Port Elizabeth of Yore: Securing the Town’s Water Supply

The accepted norm when establishing a new town, is to locate it on a perennial water source. By non-adherence to this immutable law, the residents of the town were to suffer for 50 years. The first attempt to supply the residents of Port Elizabeth with water was not hugely successful. As the water was delivered by means of gravity feed from the Frames Reservoir on the Shark River, only the residents not residing on the hill could be serviced. Furthermore, the quality of the water was questionable. Far-sighted residents and officials agitated for a more reliable source of potable water. This is their story.

This blog has largely been based upon David Raymer’s excellent book entitled The Streams of Life: The Water Supply of Port Elizabeth and UItenhage.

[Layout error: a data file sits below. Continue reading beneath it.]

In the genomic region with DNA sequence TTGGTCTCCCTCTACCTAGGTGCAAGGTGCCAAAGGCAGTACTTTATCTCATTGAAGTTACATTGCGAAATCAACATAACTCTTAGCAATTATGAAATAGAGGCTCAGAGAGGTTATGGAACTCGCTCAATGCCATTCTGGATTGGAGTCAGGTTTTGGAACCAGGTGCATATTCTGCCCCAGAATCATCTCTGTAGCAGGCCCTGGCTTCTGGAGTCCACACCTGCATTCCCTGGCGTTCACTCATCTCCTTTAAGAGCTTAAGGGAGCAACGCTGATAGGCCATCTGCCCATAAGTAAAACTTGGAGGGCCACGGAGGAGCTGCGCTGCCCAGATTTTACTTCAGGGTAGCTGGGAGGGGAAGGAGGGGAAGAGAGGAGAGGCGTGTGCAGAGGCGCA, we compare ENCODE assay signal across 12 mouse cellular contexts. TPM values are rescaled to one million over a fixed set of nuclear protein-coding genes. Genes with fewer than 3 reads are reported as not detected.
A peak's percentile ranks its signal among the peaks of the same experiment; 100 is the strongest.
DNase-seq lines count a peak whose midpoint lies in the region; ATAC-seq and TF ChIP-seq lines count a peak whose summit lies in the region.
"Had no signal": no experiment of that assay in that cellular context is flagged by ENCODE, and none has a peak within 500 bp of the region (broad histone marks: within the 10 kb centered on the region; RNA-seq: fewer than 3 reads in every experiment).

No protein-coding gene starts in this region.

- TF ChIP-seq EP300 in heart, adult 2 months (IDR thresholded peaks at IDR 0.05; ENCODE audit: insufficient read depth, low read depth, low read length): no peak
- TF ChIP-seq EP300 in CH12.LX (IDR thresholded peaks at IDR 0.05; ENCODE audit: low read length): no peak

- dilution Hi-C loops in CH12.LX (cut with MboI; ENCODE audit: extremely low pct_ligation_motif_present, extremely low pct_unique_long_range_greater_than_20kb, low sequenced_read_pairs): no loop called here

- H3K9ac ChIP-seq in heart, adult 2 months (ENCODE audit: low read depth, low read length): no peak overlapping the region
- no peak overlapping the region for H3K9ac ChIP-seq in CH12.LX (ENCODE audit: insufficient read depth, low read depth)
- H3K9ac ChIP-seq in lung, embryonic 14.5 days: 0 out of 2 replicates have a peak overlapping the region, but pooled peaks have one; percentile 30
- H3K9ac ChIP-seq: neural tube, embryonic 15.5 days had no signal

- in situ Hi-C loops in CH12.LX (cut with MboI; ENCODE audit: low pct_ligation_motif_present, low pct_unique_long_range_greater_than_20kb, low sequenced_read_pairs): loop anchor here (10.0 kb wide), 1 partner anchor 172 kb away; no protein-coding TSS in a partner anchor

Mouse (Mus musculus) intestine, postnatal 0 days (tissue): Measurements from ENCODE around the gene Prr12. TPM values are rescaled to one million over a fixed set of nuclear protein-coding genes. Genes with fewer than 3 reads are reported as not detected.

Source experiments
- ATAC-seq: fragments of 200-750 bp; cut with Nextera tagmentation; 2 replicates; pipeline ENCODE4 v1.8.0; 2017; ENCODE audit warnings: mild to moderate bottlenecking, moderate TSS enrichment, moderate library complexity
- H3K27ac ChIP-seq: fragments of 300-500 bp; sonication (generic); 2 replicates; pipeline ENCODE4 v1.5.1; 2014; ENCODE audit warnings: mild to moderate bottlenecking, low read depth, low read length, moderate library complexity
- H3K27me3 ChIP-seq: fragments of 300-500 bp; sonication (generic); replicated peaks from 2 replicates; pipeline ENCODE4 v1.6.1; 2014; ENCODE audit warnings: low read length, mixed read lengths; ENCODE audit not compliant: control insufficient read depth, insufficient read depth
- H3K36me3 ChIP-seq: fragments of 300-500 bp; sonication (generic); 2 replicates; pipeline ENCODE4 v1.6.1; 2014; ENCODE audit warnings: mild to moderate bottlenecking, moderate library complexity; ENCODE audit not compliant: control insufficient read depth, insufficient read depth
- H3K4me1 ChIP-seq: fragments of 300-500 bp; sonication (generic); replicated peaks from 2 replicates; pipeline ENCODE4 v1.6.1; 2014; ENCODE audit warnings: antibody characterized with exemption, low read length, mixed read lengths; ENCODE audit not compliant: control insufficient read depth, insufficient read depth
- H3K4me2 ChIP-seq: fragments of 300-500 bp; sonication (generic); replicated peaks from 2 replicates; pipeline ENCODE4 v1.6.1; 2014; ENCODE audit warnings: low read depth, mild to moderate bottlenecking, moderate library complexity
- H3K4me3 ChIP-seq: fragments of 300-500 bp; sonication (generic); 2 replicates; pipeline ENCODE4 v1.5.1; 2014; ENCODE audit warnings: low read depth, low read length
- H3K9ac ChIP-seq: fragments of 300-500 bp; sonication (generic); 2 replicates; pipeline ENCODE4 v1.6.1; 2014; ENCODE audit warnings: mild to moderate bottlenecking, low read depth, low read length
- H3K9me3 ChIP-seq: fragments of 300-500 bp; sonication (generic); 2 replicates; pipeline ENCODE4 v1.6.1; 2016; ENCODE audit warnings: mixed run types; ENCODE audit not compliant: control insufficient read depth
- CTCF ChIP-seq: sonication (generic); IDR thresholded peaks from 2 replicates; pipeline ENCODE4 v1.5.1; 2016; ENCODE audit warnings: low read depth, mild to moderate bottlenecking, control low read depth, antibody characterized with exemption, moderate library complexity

Main picture: Weir on the Van Stadens River

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Port Elizabeth of Yore: Initial Impressions of Port Elizabeth on Arrival During the Early 1800s

During the first 50 years of its existence, Port Elizabeth did not impress the new arrival. It was dusty and treeless with a barren and bleak hillside being rather uninviting and unwelcoming. Unfailingly these arrivees to Port Elizabeth would describe the town in rather negative insalubrious terms. It was only with the planting of trees on the Hill and St. George’s Park that the town discarded its inhospitable mien. Interestingly after finally leaving the town, they were extremely complimentary of the town and its people especially praising its enterprising zeal.

 A number of such recollections have been gathered into this blog.

 Main picture: The Landing Area 

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